What could be more festive than a 17-pound roast ham?…
We are so lucky we get to stay a full week in each city as we travel. It takes a few days just to adjust to the rhythm of a new place. To figure out where the grocery store is, how to find your way around and how to not act like a idiot (or at least not feel embarrassed by it). By the end of the week, we’re usually feeling settled in to the routine.
This was especially true in Chefchaouen – where Rob and Matt had built up their own tribe of local mountain bike riders in the town. We couldn’t walk through the main square without saying hello to our various new friends by the end of the week. We had developed a nice community, in our favorite city in Morocco.
Each day started with a fantastic breakfast spread from the hotel staff – we picked the time and the terrace. (The following is an amalgam of a few different days, for brevity). Rob had been well trained in proper tea pouring technique.
A little morning hike in the hills around the town. In the mornings, its mostly just kids headed to school. The domed roofs to the right of Rob probably mean that the building is a hammam.
On our last morning, it was quite foggy – felt almost like San Francisco.
We passed the local women washing rugs in the river on the way back.
More rugs hung out to dry in town, and locals filling up with water at the main fountain in our neighborhood. Hard to guess what percentage of the town’s apartments had running water. The fountain was certainly put to use often.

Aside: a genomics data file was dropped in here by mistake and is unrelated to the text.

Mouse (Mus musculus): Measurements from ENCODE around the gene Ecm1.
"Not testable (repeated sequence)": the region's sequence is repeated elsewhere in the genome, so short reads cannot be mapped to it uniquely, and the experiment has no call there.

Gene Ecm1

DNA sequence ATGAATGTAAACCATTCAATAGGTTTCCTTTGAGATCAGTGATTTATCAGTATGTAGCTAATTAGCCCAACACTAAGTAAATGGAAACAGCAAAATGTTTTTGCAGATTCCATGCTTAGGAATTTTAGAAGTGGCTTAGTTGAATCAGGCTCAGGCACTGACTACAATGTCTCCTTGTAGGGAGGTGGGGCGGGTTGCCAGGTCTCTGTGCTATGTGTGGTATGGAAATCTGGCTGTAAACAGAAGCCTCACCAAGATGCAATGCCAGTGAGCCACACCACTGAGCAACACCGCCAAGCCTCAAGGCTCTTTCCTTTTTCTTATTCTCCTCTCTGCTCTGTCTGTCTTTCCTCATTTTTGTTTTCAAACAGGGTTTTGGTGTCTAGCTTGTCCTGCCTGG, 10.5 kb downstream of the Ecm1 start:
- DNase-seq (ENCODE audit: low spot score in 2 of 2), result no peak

Back at the hotel for some work and chores.
Rob hung out in the courtyard turtle, packing up his bike.
Sun’s out, time to explore the Kasbah. The interior garden is maintained so nicely.
Some of the nicest views of the town. In the evening one night, they had a free sufi chanting concert in one of the courtyards.
Back home to escape the heat of the day. There’s an informal “siesta” observed in town.
Dinner out at our friend Said’s restaurant, Bab Ssour. All western tourists on the terrace – a good place to chat with fellow travelers while watching the sun set.
Decent wifi and good food, too. Said brought us watermelon at the end of our dinner.
Town activity is picking up again now that it’s getting darker. We stopped in for Rob to get what we thought would be a haircut, but turned out to be a shave with a sharp blade.
This drug store was one of the larger, fancier shops in the medina. The man who ran it was nice when he sold me a nail polish.
We caught a parade on one of our nights in Chefchaouen. It looked like the whole town turned out to see the festivities, which were kicked off by a #bosslady drum majorette in a hot pink outfit leading the school band and flag bearers.
I love a parade – especially one where children are dressed up in construction paper costumes. The different grades here seemed to be representing different parts of nature in the Rif Valley. There were even groups of kids tied together to make rivers. Adorable!
Just one more post on Chefchaouen, then we’re out of Africa for a week in Paris.
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